The PS4 also has a standby mode, but it is, to all intents and purposes, pretty poor. Firing up the PS4 from standby isn’t really any faster than starting it up from cold. And once it starts up, you’ve then got to login to PSN, load up your game, and then reload your save point before you can start playing.
I know that there will be thousands of PS4 players out there shaking their heads right now, thinking that the start-up and load times aren’t an issue at all – believe me, I used to be just like you. But once you’ve experienced the instant gaming functionality of the Xbox One, you’ll be continually frustrated by how archaic the PS4 feels by comparison.
The funny thing is that it’s not like Sony doesn’t know how to do this. The PlayStation Vita works in exactly the same manner – finish playing a game, switch the console off, then start from where you left off in seconds when you switch it back on. So why couldn’t the same functionality have been baked into the PS4?
All that said, there’s one major disappointment about the Xbox One’s killer feature – it could have been so much better.
When Microsoft announced the Xbox One back in May 2013, the original model required games to be completely installed onto the hard drive and linked with that console. This would have allowed you to switch instantly between any games in your collection without the need to physically swap discs. Finished playing Forza Horizon 2 and fancy nailing some Covenant on Halo? No problem, and no need to even get up from your sofa.
Unfortunately Microsoft didn’t think through the implementation of this model enough, and there was a lot of doubt in the air. The vocal masses cried about not being able to sell games that were associated with a specific console, or even lend games to friends. And while there was some merit to those complaints, gamers, just like Microsoft, ended up shooting themselves in the foot.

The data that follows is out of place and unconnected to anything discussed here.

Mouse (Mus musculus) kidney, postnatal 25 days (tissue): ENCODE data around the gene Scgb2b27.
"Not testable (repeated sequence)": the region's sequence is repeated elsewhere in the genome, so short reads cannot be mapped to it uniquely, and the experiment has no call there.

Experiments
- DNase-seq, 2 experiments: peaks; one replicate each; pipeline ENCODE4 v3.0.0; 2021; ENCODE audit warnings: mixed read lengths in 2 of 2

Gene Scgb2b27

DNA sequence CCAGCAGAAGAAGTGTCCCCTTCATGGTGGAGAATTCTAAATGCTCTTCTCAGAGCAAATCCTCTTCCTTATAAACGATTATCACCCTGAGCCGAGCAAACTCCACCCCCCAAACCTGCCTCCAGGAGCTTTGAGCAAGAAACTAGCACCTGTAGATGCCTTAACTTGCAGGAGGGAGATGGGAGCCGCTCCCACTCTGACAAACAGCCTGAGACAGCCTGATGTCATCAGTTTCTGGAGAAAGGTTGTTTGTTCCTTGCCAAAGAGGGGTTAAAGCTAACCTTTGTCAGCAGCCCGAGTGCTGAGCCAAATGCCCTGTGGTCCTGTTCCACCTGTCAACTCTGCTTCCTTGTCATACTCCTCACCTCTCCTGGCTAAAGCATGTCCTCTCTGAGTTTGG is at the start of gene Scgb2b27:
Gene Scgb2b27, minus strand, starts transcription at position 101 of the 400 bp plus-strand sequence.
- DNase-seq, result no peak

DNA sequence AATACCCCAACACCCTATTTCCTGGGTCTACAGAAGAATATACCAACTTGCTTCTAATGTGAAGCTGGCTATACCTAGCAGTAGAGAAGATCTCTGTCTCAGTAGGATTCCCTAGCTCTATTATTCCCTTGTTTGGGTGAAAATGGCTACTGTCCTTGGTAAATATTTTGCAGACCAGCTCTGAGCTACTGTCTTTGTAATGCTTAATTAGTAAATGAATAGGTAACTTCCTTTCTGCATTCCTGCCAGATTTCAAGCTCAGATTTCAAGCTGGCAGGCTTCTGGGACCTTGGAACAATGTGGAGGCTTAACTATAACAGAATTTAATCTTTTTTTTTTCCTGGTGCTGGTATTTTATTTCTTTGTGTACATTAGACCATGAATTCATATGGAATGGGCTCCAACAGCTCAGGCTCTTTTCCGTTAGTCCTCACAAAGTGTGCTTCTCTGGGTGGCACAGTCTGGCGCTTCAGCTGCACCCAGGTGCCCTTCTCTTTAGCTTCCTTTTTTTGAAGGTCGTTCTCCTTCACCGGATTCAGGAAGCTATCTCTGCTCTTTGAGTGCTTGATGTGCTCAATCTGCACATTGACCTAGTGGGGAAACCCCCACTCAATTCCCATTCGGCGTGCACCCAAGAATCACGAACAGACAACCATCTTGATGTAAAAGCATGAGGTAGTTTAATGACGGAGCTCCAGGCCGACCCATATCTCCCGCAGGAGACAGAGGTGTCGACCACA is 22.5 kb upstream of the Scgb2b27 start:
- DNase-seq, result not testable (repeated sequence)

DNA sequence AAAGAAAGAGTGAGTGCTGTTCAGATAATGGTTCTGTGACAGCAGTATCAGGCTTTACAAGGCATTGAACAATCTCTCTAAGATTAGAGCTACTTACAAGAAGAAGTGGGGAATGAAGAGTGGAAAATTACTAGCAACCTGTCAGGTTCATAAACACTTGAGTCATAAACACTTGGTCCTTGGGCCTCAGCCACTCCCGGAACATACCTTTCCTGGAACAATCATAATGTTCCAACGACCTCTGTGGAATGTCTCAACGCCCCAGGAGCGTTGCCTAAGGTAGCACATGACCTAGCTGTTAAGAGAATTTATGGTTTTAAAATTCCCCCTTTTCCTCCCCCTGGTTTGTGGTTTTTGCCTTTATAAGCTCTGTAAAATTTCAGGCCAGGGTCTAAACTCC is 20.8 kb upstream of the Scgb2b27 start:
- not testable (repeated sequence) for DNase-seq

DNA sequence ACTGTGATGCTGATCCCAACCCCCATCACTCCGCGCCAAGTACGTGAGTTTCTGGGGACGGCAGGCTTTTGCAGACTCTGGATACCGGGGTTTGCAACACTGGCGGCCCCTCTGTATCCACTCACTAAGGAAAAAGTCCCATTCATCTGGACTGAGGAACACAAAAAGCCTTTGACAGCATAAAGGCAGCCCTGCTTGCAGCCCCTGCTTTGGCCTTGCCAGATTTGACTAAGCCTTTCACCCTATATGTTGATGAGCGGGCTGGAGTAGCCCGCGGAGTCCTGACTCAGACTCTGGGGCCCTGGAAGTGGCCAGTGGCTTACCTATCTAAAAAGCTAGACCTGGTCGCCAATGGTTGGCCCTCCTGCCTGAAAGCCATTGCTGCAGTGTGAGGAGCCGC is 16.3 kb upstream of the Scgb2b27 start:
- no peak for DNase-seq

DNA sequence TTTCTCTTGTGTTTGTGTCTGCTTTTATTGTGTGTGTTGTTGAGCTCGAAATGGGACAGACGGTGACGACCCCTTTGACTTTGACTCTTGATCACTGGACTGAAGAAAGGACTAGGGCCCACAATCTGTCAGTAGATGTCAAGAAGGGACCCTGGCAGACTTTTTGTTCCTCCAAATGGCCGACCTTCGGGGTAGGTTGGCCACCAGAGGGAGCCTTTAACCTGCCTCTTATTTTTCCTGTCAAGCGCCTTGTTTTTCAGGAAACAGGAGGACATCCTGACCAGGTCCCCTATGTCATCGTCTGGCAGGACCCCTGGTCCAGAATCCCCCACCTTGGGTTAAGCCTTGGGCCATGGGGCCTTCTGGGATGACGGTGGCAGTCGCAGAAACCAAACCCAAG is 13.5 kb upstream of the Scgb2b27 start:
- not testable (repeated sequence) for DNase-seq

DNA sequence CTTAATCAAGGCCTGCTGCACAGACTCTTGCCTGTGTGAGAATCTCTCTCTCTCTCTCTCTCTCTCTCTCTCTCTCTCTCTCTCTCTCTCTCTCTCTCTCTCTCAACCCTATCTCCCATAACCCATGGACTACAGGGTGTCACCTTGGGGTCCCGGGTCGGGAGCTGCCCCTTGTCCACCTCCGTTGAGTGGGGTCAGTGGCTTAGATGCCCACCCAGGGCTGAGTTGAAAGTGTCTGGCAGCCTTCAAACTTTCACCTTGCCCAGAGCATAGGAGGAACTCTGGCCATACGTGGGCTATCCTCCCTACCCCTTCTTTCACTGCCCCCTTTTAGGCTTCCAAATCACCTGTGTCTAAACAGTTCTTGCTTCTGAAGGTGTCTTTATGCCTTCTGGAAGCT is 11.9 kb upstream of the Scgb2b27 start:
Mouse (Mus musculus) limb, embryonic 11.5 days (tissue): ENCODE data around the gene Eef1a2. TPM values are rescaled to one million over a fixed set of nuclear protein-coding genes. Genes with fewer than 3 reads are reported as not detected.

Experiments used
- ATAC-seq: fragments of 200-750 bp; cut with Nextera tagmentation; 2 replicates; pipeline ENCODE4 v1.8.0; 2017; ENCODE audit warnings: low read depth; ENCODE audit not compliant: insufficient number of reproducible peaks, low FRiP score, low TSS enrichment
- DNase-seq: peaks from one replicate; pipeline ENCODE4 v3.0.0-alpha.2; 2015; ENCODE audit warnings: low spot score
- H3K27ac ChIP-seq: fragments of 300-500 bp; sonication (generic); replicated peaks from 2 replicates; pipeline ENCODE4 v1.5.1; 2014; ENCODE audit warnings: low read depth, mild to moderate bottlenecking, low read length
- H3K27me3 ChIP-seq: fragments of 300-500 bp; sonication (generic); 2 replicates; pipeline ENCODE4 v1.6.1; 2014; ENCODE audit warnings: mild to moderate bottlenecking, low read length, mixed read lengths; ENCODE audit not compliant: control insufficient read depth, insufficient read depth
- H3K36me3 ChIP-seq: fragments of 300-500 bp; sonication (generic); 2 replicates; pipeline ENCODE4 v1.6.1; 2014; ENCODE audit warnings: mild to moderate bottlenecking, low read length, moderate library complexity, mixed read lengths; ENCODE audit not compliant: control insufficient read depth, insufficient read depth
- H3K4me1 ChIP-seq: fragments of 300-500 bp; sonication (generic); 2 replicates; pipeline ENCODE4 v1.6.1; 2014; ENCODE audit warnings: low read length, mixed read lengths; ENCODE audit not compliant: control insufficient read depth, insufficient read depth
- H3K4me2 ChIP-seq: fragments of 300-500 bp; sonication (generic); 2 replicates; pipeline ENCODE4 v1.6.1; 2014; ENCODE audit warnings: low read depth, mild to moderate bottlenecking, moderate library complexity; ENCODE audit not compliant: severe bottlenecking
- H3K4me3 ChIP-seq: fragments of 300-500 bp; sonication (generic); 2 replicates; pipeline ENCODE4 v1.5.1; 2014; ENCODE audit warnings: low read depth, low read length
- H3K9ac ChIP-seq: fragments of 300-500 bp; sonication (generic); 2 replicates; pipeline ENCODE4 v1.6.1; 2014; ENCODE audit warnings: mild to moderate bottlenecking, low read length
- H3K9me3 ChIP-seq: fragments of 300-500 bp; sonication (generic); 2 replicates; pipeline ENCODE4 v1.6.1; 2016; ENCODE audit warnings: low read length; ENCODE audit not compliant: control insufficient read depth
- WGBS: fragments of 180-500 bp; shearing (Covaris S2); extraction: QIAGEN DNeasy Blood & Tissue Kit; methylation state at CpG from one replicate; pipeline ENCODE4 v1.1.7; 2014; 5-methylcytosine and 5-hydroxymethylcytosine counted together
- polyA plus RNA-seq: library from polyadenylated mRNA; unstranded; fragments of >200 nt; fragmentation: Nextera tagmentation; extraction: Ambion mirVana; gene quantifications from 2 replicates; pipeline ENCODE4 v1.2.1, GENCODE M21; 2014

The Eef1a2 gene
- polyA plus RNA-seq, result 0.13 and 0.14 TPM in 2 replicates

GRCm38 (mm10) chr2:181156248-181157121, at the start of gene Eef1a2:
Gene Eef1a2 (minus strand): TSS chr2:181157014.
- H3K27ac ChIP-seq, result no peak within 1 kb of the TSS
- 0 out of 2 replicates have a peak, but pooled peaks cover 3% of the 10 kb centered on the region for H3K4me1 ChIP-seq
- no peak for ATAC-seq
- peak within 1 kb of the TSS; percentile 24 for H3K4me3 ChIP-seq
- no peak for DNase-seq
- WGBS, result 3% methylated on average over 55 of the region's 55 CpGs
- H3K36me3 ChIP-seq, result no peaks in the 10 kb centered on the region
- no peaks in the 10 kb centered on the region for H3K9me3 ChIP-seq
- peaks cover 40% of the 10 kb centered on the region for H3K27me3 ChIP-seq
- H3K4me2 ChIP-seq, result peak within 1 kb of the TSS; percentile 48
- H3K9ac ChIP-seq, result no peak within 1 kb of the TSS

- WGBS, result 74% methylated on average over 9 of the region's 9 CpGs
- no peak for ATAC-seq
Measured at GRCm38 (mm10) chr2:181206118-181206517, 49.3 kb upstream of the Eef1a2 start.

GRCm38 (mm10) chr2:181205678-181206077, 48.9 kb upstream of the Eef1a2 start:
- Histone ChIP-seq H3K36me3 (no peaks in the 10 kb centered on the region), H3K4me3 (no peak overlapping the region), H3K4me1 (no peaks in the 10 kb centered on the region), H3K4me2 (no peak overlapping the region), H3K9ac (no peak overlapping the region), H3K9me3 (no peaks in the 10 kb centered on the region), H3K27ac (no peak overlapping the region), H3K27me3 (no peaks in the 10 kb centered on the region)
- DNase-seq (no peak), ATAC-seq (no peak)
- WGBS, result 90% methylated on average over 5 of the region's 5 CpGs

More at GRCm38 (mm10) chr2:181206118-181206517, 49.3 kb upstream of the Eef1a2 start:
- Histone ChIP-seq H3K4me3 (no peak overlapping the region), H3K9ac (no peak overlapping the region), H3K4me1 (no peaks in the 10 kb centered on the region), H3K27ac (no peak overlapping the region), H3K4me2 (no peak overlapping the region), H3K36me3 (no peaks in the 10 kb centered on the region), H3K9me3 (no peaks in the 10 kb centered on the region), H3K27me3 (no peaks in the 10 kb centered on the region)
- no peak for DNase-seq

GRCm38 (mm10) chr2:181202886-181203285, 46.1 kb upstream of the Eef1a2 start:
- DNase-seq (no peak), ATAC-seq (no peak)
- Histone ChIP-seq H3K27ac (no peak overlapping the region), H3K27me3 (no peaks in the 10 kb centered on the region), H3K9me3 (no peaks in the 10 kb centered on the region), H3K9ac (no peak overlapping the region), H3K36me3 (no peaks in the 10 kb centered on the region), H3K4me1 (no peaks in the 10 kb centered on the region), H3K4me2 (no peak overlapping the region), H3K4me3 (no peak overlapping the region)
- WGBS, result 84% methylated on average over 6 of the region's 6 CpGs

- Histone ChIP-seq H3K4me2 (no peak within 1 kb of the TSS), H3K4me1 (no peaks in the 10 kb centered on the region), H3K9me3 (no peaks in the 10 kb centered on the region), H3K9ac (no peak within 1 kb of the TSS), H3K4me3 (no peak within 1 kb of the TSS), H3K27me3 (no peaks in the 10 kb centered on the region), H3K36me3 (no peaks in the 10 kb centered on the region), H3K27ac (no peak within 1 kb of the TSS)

You see there’s simply nothing wrong with associating a game with your hardware, as long as you can disassociate it when you’ve finished with it. If you want to sell a game that you’ve finished playing, simply unlink it from your Xbox and then the person who buys it can link it with theirs. It’s a model that has worked perfectly well for PC and Mac software for years.
But rather than try to expand on how the system would work, and allay the fears of all those outraged gamers, Microsoft made yet another mistake. It bowed to the pressure and reverted to the age-old “disc in machine” validation for games. Which now means that every time I want to switch games, I still have to switch discs.
I sincerely hope that there will be an opt-in feature at some point that allows me to link my games to my console or Live account, and thus no longer need to swap discs, but I fear that Microsoft is scared of resurrecting the outrage associated with its initial game usage model.
As things stand right now, however, the Xbox One is in a stronger position than it has ever been. Not only does it offer a better user experience than its direct competitor, but it also has a better software line-up with some genuinely compelling exclusives – Forza Horizon 2, Sunset Overdrive, Halo Master Chief Collection, for instance.
If I was sitting on the fence this Christmas the choice would be much tougher, and I think I’d probably end up on the Xbox side.